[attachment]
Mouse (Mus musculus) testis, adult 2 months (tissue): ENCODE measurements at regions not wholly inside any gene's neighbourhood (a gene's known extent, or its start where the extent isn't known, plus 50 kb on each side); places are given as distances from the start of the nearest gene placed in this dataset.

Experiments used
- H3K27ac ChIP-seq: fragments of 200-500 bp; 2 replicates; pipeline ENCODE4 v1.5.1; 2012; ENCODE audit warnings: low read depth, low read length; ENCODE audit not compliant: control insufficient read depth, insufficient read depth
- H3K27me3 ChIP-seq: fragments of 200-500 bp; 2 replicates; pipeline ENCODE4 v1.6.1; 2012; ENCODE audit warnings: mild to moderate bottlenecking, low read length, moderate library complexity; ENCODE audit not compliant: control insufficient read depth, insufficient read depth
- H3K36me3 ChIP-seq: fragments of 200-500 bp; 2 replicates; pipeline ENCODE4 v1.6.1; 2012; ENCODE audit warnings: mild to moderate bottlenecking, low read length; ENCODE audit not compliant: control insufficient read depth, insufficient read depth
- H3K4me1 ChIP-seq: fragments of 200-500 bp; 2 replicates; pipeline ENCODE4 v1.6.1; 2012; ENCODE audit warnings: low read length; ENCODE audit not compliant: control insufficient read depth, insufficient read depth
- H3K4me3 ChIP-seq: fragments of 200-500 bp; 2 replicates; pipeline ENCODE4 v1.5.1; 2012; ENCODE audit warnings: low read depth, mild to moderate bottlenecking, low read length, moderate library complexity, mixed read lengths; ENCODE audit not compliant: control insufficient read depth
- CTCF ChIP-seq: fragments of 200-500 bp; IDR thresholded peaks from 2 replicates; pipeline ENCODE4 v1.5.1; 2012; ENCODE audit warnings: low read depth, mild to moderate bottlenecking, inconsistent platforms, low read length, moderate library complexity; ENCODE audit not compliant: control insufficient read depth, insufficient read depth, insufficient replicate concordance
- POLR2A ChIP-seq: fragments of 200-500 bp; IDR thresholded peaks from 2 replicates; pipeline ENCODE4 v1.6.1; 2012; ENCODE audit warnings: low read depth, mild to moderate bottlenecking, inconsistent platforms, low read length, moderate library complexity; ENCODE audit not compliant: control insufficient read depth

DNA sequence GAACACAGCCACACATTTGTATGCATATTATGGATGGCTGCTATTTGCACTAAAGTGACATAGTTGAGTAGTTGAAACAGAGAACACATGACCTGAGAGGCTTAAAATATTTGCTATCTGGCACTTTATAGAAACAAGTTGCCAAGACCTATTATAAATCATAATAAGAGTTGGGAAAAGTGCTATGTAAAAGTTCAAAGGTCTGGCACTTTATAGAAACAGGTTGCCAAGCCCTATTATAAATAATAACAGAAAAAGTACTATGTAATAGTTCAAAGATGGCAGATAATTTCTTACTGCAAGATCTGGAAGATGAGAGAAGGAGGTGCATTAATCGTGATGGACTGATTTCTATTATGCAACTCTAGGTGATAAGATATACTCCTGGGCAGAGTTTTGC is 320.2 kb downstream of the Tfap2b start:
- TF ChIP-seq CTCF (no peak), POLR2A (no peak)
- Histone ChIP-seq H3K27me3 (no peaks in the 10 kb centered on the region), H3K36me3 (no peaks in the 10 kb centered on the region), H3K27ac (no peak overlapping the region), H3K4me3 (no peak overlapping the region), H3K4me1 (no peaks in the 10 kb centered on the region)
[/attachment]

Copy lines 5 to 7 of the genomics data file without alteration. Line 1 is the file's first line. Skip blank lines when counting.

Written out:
- H3K36me3 ChIP-seq: fragments of 200-500 bp; 2 replicates; pipeline ENCODE4 v1.6.1; 2012; ENCODE audit warnings: mild to moderate bottlenecking, low read length; ENCODE audit not compliant: control insufficient read depth, insufficient read depth
- H3K4me1 ChIP-seq: fragments of 200-500 bp; 2 replicates; pipeline ENCODE4 v1.6.1; 2012; ENCODE audit warnings: low read length; ENCODE audit not compliant: control insufficient read depth, insufficient read depth
- H3K4me3 ChIP-seq: fragments of 200-500 bp; 2 replicates; pipeline ENCODE4 v1.5.1; 2012; ENCODE audit warnings: low read depth, mild to moderate bottlenecking, low read length, moderate library complexity, mixed read lengths; ENCODE audit not compliant: control insufficient read depth